Many people say you should pay your high interest debts first. There is no question that this makes the most sense mathematically. But remember, money is not only about the numbers, but it is about emotions and psychology as well.

There are several approaches to debt elimination. Psychologically, using a debt snowball offers big payoffs, payoffs that can motivate you to further debt reduction.

Here’s the short version of debt snowballing:

  1. Order your debts from lowest to highest balance.
  2. Designate a certain amount of money to pay toward debts each month.
  3. Pay the minimum payment on all debts except for the one with the lowest balance.
  4. Throw every other money at the debt with the lowest balance.
  5. When that debt is gone, do not use that money for anything else. Throw all that money at the next lowest balance.

I’m a huge fan of this method. It will still take time to pay off your debts, but you can see results almost immediately.

STEP 4: Negotiate easier payment terms with your credit providers

Write up your detailed budget, clearly showing every single expense and debt that needs to be paid monthly. This will show your credit provider that you are not managing the current monthly payments. Propose your more affordable payments to credit provider and agree on new terms. Commit to sticking to those newly agreed payment terms.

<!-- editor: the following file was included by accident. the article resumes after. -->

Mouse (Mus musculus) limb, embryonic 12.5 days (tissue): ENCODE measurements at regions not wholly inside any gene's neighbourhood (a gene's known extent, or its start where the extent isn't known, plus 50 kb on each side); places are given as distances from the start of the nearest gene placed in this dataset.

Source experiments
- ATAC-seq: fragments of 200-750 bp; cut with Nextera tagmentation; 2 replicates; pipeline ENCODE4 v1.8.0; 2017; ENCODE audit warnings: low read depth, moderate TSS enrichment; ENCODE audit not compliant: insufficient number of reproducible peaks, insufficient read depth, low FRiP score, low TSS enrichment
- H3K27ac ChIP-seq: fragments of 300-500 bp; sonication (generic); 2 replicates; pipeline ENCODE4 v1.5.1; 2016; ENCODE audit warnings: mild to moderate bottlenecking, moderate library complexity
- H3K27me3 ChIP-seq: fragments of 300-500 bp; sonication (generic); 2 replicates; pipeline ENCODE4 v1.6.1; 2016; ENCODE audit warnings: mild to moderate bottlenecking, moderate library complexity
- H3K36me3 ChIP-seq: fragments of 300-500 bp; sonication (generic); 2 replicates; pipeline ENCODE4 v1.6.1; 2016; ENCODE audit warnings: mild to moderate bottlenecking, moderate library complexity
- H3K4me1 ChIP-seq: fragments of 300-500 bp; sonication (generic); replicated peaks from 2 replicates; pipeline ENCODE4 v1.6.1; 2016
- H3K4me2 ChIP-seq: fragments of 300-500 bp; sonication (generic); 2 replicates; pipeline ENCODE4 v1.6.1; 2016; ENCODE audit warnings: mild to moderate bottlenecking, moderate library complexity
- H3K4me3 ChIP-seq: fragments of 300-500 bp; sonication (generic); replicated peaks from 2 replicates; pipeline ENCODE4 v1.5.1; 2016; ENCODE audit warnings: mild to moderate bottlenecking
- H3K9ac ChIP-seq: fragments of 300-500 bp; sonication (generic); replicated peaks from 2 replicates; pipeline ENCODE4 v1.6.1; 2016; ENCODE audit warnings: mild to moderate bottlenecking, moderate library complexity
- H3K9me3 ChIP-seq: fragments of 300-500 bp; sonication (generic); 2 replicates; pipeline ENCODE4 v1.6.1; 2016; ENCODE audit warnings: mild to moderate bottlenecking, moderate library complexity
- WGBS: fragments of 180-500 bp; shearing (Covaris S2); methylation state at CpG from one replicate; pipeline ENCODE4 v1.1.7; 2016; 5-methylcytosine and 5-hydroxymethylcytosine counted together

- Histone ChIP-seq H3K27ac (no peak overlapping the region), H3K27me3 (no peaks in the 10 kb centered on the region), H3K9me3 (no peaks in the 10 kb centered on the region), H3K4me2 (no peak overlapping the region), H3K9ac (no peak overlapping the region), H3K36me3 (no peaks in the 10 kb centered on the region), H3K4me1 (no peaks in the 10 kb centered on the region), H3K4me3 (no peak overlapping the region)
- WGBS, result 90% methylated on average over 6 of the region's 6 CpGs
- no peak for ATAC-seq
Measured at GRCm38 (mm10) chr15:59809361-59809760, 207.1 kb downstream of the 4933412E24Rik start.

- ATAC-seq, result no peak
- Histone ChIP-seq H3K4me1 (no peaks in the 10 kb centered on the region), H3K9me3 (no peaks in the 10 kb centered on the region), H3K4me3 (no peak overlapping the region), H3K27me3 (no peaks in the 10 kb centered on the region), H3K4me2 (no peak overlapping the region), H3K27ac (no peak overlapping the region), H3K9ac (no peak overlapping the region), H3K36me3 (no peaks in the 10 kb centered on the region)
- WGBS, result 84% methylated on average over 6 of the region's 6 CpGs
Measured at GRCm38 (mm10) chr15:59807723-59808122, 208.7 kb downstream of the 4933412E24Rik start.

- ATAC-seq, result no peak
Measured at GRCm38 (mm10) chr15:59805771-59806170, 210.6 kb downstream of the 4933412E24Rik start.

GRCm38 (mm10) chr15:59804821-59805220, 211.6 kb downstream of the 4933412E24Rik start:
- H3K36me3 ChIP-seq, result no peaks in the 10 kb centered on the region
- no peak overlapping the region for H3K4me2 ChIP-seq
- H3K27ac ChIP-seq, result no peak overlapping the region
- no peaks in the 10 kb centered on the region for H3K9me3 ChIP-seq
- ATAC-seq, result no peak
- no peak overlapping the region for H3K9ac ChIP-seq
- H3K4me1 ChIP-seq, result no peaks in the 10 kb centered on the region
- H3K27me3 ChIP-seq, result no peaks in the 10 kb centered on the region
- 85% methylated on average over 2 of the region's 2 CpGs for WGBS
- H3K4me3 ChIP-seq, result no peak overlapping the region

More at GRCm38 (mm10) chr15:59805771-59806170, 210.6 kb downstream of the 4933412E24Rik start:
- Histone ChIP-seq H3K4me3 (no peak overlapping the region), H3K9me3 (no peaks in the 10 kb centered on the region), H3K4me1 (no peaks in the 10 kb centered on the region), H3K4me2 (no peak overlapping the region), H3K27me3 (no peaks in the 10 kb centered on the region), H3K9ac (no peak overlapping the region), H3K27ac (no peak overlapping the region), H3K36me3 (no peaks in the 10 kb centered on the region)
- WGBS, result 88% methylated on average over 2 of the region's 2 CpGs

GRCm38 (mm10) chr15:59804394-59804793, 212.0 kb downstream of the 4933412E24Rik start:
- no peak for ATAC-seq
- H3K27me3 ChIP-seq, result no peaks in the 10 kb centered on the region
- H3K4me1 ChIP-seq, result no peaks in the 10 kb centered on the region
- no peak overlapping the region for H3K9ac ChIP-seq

Remember if you do this, you are simply saying you are happy to pay for a much longer time and extend your ‘slavery’ time. You might have to do this as you don’t have many options.

STEP 5: Earn extra income

By hook or crook, do your best to find something else to do to earn an extra income. If you can do this, you will be able to ease off pressure on cutting your living expenses budget and be able to comfortably pay your debt without stressing too much.

To sum it all up

To be honest with you, we often talk about debt detox as if it’s something that can be a 7-day process. It is not. There is no such thing as getting rid of your debt fast. The fact is, you messed up financially, and it will take you far longer to fix the damage than the time it took you to ‘swipe’. So, next time think before you spend.

It all boils down to managing your wants in life, learn to be satisfied with what you have and be disciplined about it. It is my wish and prayer that you have enough courage to love yourself more by just saving up for your next holiday. Visit www.themoneytribe.co.za. Happy 2017!